Seedlings are sourced from CPS and delivered directly to small growers to minimize stress on the plants. “The eMatimatolo area is particularly well suited to black wattle,” says Cliff Walton. “We choose cool days for planting, which happens in spring when there is plenty of rain in this area. We don’t plant with any gels, only water and we leave fertilizing up to our small growers, although we advise where needed. We require that all growers fence their plots to ensure protection from goats, cattle (and even rabbits) which roam the area.”

It made perfect sense for NCT and NTE to collaborate on supporting small growers in the area, to help secure a consistent and quality supply of timber and bark in the region.

“Project Regen is all about getting these small growers to be more sustainable,” explains Cliff. “What’s amazing about Mrs Hlombe and Mr Ncobo is that they always take initiative, they ask questions when they have problems and they take pride in their work. Mrs Hlombe makes sure their GST is signed annually and their requests are placed at our office. She is certainly very organised!

“They concentrate all their energy into building their own areas, whether it is wattle or other forms of agriculture and are certainly pure farmers from that point of view,” continues Cliff. “Many other small-scale farmers in the area are non-sustainable and harvest their small patch of wattle or gum and then have to buy and sell from other people around them whilst they wait for their plantation to come back into maturity. Mrs Hlombe and Mr Ncobo have slowly increased their average yield per ha and we expect their yields to increase in the future. Their wattle plantations reflect all their hard work. As a unique team they manage to achieve superior results and are a shining example of what can be achieved. Whenever we visit, they are busy adding value to their forestry/farm operations and always appear happy and humble.”

“From the outset it’s been a wonderful partnership,” adds Eza Mapipa of NTE, who has a close working relationship with Cliff and the husband and wife team. “NTE offers extension services – which includes everything from advice on fire protection, planting and harvesting. We aim to use the resources we have to empower local farmers with knowledge and skills to improve their businesses and make them self-sustainable.”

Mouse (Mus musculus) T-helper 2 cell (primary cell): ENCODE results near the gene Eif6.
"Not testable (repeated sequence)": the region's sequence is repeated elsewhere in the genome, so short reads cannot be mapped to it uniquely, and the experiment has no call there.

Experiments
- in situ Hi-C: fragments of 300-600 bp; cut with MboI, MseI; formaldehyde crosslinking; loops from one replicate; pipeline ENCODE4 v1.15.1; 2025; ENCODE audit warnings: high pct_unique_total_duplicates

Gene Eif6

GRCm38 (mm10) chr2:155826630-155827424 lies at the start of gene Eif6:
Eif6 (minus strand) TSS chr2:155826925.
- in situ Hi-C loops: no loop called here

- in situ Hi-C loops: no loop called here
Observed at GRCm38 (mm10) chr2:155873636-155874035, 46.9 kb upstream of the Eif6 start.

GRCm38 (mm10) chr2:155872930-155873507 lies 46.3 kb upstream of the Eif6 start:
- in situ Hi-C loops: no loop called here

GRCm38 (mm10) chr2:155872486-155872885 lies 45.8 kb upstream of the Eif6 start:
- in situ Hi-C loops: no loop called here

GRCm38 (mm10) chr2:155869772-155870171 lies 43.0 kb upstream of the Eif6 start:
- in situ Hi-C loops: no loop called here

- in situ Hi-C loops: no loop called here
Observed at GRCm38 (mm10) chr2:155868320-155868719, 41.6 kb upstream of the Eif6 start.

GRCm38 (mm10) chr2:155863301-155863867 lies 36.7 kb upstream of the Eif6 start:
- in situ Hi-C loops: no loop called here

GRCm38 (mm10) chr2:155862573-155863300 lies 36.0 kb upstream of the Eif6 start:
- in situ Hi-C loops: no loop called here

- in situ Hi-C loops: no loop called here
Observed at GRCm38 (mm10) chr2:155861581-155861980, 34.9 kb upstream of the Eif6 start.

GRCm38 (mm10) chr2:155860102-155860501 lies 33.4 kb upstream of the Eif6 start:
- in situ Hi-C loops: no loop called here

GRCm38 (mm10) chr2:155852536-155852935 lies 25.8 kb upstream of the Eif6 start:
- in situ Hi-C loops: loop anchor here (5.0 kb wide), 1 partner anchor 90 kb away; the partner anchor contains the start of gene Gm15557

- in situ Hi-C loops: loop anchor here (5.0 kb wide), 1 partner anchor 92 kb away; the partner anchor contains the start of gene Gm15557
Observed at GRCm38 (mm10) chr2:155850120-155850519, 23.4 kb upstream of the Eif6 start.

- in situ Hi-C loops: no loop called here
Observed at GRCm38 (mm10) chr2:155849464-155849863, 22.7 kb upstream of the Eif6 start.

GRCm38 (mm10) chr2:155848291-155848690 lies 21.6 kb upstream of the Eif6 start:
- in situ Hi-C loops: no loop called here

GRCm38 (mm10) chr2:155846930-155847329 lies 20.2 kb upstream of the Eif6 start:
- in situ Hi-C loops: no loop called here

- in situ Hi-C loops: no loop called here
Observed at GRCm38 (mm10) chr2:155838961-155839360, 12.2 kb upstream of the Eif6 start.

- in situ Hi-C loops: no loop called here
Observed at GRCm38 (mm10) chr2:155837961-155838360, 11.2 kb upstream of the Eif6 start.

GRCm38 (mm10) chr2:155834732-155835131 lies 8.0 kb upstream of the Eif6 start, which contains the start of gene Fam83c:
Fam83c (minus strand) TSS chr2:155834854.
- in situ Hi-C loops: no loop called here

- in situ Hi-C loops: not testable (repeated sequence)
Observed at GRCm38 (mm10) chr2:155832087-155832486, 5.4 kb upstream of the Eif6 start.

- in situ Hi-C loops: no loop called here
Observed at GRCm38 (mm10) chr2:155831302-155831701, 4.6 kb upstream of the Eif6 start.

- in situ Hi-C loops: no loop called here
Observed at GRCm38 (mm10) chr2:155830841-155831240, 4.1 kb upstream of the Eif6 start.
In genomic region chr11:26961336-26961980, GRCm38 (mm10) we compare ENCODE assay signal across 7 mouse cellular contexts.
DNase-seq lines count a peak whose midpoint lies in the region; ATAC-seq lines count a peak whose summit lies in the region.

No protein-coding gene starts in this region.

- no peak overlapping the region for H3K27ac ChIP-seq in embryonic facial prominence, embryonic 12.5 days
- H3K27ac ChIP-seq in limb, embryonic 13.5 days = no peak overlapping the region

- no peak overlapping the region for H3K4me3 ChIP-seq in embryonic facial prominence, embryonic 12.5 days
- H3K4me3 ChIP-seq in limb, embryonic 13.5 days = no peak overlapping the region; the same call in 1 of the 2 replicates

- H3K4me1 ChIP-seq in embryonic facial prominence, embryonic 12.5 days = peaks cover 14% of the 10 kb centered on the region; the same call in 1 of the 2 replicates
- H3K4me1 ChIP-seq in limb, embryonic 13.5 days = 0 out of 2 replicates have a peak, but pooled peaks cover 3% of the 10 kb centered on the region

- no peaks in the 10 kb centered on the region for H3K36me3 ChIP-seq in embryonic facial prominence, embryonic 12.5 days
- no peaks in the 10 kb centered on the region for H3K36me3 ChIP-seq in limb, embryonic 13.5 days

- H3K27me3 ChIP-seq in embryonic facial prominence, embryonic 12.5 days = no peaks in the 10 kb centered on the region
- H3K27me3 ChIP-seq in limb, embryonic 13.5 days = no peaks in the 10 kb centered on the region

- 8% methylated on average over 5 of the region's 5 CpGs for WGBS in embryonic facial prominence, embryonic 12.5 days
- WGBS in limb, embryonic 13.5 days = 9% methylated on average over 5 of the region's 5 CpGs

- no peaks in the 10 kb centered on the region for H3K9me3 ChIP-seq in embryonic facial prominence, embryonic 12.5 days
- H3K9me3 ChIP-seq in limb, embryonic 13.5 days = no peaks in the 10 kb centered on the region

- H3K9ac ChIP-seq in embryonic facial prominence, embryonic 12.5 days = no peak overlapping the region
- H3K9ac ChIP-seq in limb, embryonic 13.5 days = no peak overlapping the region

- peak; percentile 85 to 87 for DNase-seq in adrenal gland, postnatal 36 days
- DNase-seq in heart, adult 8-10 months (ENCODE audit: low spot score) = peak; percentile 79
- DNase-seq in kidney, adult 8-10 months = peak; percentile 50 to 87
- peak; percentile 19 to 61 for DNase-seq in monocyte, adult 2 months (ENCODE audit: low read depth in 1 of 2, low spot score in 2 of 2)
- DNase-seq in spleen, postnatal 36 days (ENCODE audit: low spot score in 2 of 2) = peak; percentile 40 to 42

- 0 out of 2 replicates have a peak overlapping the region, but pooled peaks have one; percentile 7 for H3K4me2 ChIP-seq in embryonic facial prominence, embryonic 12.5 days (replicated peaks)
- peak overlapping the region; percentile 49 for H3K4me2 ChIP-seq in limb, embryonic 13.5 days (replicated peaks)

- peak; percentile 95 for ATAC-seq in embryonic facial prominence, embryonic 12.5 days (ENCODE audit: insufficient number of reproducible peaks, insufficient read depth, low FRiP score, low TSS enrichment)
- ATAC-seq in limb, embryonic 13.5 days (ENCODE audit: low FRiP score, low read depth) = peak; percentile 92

Mr Ngcobo and Mrs Hlombe deliver their bark to the NTE Hermannsburg factory where it is processed for use primarily in the tanning industry. It’s crucial that the bark is stripped and delivered as soon as possible after harvesting to make the best quality product out of fresh bark. Ideally it should be delivered on the same day that it is harvested, or at least within 48 hours.

Their timber is delivered to the NCT Ahrens depot. From there it is transported to the NCT chipping mill in Richards Bay and exported, primarily to markets in the East.

Transport is a major challenge for small growers in Matimatolo. Local transporters are unreliable and charge a hefty price for services – R500 for a bakkie load of bark and R1 000 for a small truckload of timber, which must be paid in cash.

“One day we hope to buy our own bakkie so that we can be totally self-sufficient,” comments Mrs Hlombe. “We would also like to work towards certification, so that we can get better prices for our timber.”

Eza explains that efforts are continuing to get sustainable small-scale growers like the Ngcobos certified under SAFAS, which has developed a certification system that is relevant to the African context and has been endorsed by PEFC. Although there are a number of challenges with certifying the small growers, SAFAS takes into consideration the low environmental impact of small-scale farming across the landscape and the numerous benefits of forestry to the local economy and people.

In terms of fire protection – firebreaks are hoed and all excess brush is burned to keep fuel loads down. Mr Ngcobo says that the community are quick to support one another in the case of a wildfire.

The champion tree farmers hope to buy more land in the future, with the goal of expanding their planted area to 20ha. With more small-scale growers emerging and improving their tree farms in Matimatolo, the mix of forestry and agriculture has the potential to improve the standard of living and benefit many generations to come.

*First published in SA Forestry Annual, 2021

STIHL bounces back

It’s a month since the unrest that saw the STIHL SA head office and its warehouse in Pietermaritzburg being totally destroyed, with the loss of 100% of the stock. Dealers in Durban, Greytown, Empangeni, Pinetown and Howick were also looted. However, plans were almost immediately set in place to get stock back into the country as quickly as possible, and the affected dealers ‘made a plan’ to get back up and running again. It’s been a tough few weeks but the good news is that STIHL has received delivery of over 90 tons of stock via airfreight, with more to come through within the next few days. STIHL had to integrate its systems with those of the new third party logistics partner, which required extensive testing. The first test orders were received by dealers last week and the company is gradually ramping up the dispatch of orders to its dealers.